Feature selection is one of the key components in obtaining an efficient classification model. We have included nineteen features for classification (see the appendix for details). A common problem in automatic classification is the interdependencies among features and low correlation with ground truth. To overcome such an “overfitting” problem and obtain a highly accurate and robust classifier, feature dimensionality should be reduced and an optimal features, subset, rather than all possible features, should be selected from those which are most representative for node status. We use an iterative feature elimination technique to remove the least significant features from the original feature vector and retain a minimum subset of features that can yield the best classification performance. To do so, we first obtain a training set of data, denoted by experts, and split it into two parts. We then train the classifier by using the first part to predict the second part to preserve the most prominent features. For the th feature where , we randomly permute its values in the second part and then measure the accuracy of the classifier. The difference between the two values can indicate its importance. Each time the least significant feature is removed until a final necessary feature set is obtained. We call it “backward feature selection.” The obtained feature set then undergoes an opposite step by adding feature iteratively until the accuracy can no longer be increased, which is called “forward feature selection.” The backward-forward selection algorithm helps us to obtain a stable and high representative feature set. Moreover, in order to achieve a desirable sensitivity while maintaining sufficient accuracy, we measure the performance of a classifier by the following loss function: where and denote the overall accuracy and sensitivity for set , respectively. They are computed by The detailed backward and forward feature selection steps are described in Algorithms 1 and 2, respectively. Seven quantitative parameters including fractal dimension, heterogeneity, long- and short-axis diameter, nodal density, and solidity are automatically chosen from the nineteen candidate features to compose a highly representative description of node status after the iterative feature selection method.

##### 3.2. Classification Model

We use a Support Vector Machine (SVM) algorithm to classify lymph nodes [8]. SVM is based on the statistical learning theory and the Vapnik-Chervonenkis (VC) dimension. Its basic idea is to minimize the bound on generalization error rather than traditional mean square error [19–26]. SVM achieves wide applications in many area attributing to its efficiency and rigorous mathematical background. Because of its efficiency and rigorous mathematical background, SVM achieves wide applications in various fields, such as microcalcification classification in breast cancer [26–29], text classification [25, 27–29], and voice recognition [30].

In this study the prediction of lymph nodal status is considered as a binary classification problem. The features obtained from each segmented nodal image are fed into the SVM algorithm for selecting the most salient ones by minimizing the cost function defined in (9). The whole procedure is listed as follows.

In this paper is the number of nodal images used for training, is the number of used features during the procedure, and is the status of the th node. The above algorithm is performed between Algorithms 1 and 2 iteratively until convergence. During the training, we evaluate the performance of SVM using leave-one-out cross-validation (LOOCV) error. Then we select the feature subset with the best cross-validation performance and record the performance of the trained SVM classifier on testing samples.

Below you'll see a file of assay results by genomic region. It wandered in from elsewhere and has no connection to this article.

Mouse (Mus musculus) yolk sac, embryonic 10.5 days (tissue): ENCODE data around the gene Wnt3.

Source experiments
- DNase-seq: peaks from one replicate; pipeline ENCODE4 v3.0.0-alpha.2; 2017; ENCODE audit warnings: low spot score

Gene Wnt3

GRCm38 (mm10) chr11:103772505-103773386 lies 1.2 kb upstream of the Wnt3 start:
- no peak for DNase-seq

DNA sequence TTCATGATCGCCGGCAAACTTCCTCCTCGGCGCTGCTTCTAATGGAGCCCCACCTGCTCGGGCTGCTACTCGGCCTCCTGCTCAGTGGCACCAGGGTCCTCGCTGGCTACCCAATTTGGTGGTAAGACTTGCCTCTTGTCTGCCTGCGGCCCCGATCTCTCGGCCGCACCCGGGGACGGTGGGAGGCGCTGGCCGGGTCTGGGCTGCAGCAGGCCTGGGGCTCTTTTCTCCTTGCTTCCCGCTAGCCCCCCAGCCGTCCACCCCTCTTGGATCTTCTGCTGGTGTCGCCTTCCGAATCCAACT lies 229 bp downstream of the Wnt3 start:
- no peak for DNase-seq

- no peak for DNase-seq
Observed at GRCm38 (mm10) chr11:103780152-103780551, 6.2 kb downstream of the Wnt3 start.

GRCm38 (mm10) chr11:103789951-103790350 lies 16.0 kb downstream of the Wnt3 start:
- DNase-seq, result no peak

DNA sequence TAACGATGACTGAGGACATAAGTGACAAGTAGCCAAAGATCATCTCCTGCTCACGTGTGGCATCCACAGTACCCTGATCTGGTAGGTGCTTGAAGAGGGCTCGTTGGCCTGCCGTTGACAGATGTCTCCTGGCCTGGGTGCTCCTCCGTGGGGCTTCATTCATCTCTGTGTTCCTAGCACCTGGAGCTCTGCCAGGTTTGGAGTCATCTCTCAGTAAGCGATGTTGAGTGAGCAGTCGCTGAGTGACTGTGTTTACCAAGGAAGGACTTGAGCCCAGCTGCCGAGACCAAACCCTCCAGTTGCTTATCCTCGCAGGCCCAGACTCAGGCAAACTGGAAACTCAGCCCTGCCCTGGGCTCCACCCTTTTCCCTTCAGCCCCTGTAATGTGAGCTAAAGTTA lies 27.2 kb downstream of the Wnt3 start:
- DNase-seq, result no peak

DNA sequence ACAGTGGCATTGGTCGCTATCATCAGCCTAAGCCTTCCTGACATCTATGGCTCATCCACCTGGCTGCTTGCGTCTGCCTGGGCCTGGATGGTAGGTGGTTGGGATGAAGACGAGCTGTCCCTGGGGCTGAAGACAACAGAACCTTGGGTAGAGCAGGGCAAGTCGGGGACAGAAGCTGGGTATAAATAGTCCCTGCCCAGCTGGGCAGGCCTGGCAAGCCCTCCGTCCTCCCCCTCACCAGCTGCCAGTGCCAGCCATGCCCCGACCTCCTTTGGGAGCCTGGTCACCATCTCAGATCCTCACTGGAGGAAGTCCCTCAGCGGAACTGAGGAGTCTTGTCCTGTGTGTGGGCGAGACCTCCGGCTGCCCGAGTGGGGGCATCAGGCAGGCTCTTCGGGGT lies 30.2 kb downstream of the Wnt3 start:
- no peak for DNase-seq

##### 3.3. Pathological Nodal Assessments and Nodal Matching to Obtain Ground Truth

To obtain ground truth, we use expert clinical evaluation to classify each lymph node. All visible lymph nodes on the surgical specimen have been carefully labeled and numbered by a radiologist and a surgeon. The specimen was fixed in formalin for 24–48 hours. All visible lymph nodes were harvested, sliced, and stained with hematoxylin and eosin (HE) using standard protocols. The characteristics evaluated include the nodal size and spatial correlation from the anatomical landmarks. On CT images each node has been numbered by a radiologist. The node is identified as benign or malignant by pathologists, corresponding to the serial number given on the CT images. Therefore, the same lymph node can be identified on both the CT (when visible) and surgical images, thus allowing corroboration of the findings. Nodes on surgical specimens that cannot be matched to CT findings are excluded from the study.

##### 3.4. Clinical Results

To evaluate the performance of our algorithm, we tested it on real CT data of 228 patients with newly diagnosed and biopsy-proven rectal cancer between January 2007 and December 2008. Informed consents were obtained from all the eligible patients and the study was approved by the Ethical Committee of the Sun Yat-sen University. The subjects were 140 men and 88 women with an average age of 58 years old (ranging from 19 to 86 years old). These patients underwent enhanced CT examination for preoperative staging diagnosis before their total mesorectal excision. None of the patients received pre-operative chemotherapy or radiation therapy before. Using the proposed model, the prediction accuracy, sensitivity, and specificity were dramatically increased to , , and , respectively, as compared with , , and that yielded by the standard SVM algorithm without iterative feature selection. The receiver operating characteristic (ROC) curves for each feature (Figure 7) clearly illustrated that prediction based on the combination of seven parameters outperforms that using individual measure alone.

#### 4. Discussion and Conclusions